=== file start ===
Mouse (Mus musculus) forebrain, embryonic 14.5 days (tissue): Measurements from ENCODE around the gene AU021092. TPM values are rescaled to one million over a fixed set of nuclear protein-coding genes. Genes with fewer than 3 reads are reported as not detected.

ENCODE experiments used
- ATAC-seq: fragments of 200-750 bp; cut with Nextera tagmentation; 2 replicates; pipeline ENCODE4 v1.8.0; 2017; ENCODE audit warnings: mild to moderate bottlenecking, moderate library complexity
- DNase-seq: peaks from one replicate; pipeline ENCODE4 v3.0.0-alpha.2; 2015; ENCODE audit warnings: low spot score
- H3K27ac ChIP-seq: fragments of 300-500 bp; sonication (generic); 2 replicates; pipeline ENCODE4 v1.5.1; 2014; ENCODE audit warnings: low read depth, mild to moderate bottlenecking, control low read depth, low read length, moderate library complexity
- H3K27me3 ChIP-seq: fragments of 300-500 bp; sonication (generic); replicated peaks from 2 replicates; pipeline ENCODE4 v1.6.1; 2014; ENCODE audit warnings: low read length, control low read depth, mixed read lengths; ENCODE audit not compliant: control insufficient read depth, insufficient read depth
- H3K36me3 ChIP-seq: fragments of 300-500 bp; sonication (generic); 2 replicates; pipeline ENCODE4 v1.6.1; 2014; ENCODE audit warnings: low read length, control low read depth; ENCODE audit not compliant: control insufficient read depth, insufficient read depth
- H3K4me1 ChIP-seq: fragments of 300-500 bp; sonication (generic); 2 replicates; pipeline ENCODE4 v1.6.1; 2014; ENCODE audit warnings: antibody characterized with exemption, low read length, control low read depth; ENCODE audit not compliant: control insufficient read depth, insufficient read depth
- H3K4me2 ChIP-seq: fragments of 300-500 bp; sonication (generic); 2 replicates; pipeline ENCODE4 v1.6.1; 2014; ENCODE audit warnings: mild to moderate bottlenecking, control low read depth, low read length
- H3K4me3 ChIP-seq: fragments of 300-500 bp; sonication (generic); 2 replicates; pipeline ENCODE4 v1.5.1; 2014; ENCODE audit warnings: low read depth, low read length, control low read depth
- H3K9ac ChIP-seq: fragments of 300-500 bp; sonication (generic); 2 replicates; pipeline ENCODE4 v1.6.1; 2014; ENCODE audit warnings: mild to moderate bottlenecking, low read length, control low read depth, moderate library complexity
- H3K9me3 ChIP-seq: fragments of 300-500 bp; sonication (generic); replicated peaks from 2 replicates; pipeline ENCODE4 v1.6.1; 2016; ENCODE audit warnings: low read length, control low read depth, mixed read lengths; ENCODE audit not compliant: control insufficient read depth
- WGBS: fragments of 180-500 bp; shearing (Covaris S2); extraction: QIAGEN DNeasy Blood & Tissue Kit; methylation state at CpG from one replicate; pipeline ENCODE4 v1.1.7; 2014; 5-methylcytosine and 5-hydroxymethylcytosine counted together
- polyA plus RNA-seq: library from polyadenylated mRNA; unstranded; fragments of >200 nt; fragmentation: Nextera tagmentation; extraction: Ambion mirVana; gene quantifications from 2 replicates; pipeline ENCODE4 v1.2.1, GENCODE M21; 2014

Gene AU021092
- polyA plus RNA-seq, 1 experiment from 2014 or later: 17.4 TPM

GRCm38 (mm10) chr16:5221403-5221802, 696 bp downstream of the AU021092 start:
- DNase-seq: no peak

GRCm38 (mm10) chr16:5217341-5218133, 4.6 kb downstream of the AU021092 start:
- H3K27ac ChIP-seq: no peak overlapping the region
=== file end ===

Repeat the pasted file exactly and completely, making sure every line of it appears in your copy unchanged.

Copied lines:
Mouse (Mus musculus) forebrain, embryonic 14.5 days (tissue): Measurements from ENCODE around the gene AU021092. TPM values are rescaled to one million over a fixed set of nuclear protein-coding genes. Genes with fewer than 3 reads are reported as not detected.

ENCODE experiments used
- ATAC-seq: fragments of 200-750 bp; cut with Nextera tagmentation; 2 replicates; pipeline ENCODE4 v1.8.0; 2017; ENCODE audit warnings: mild to moderate bottlenecking, moderate library complexity
- DNase-seq: peaks from one replicate; pipeline ENCODE4 v3.0.0-alpha.2; 2015; ENCODE audit warnings: low spot score
- H3K27ac ChIP-seq: fragments of 300-500 bp; sonication (generic); 2 replicates; pipeline ENCODE4 v1.5.1; 2014; ENCODE audit warnings: low read depth, mild to moderate bottlenecking, control low read depth, low read length, moderate library complexity
- H3K27me3 ChIP-seq: fragments of 300-500 bp; sonication (generic); replicated peaks from 2 replicates; pipeline ENCODE4 v1.6.1; 2014; ENCODE audit warnings: low read length, control low read depth, mixed read lengths; ENCODE audit not compliant: control insufficient read depth, insufficient read depth
- H3K36me3 ChIP-seq: fragments of 300-500 bp; sonication (generic); 2 replicates; pipeline ENCODE4 v1.6.1; 2014; ENCODE audit warnings: low read length, control low read depth; ENCODE audit not compliant: control insufficient read depth, insufficient read depth
- H3K4me1 ChIP-seq: fragments of 300-500 bp; sonication (generic); 2 replicates; pipeline ENCODE4 v1.6.1; 2014; ENCODE audit warnings: antibody characterized with exemption, low read length, control low read depth; ENCODE audit not compliant: control insufficient read depth, insufficient read depth
- H3K4me2 ChIP-seq: fragments of 300-500 bp; sonication (generic); 2 replicates; pipeline ENCODE4 v1.6.1; 2014; ENCODE audit warnings: mild to moderate bottlenecking, control low read depth, low read length
- H3K4me3 ChIP-seq: fragments of 300-500 bp; sonication (generic); 2 replicates; pipeline ENCODE4 v1.5.1; 2014; ENCODE audit warnings: low read depth, low read length, control low read depth
- H3K9ac ChIP-seq: fragments of 300-500 bp; sonication (generic); 2 replicates; pipeline ENCODE4 v1.6.1; 2014; ENCODE audit warnings: mild to moderate bottlenecking, low read length, control low read depth, moderate library complexity
- H3K9me3 ChIP-seq: fragments of 300-500 bp; sonication (generic); replicated peaks from 2 replicates; pipeline ENCODE4 v1.6.1; 2016; ENCODE audit warnings: low read length, control low read depth, mixed read lengths; ENCODE audit not compliant: control insufficient read depth
- WGBS: fragments of 180-500 bp; shearing (Covaris S2); extraction: QIAGEN DNeasy Blood & Tissue Kit; methylation state at CpG from one replicate; pipeline ENCODE4 v1.1.7; 2014; 5-methylcytosine and 5-hydroxymethylcytosine counted together
- polyA plus RNA-seq: library from polyadenylated mRNA; unstranded; fragments of >200 nt; fragmentation: Nextera tagmentation; extraction: Ambion mirVana; gene quantifications from 2 replicates; pipeline ENCODE4 v1.2.1, GENCODE M21; 2014

Gene AU021092
- polyA plus RNA-seq, 1 experiment from 2014 or later: 17.4 TPM

GRCm38 (mm10) chr16:5221403-5221802, 696 bp downstream of the AU021092 start:
- DNase-seq: no peak

GRCm38 (mm10) chr16:5217341-5218133, 4.6 kb downstream of the AU021092 start:
- H3K27ac ChIP-seq: no peak overlapping the region